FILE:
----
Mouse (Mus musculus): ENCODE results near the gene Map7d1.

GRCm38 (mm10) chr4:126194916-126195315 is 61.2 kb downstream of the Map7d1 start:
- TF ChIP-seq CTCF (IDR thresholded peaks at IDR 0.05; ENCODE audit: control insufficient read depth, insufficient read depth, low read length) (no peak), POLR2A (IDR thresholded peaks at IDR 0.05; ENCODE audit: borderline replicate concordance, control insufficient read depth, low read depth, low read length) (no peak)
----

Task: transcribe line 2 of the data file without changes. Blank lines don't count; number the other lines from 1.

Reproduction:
GRCm38 (mm10) chr4:126194916-126195315 is 61.2 kb downstream of the Map7d1 start: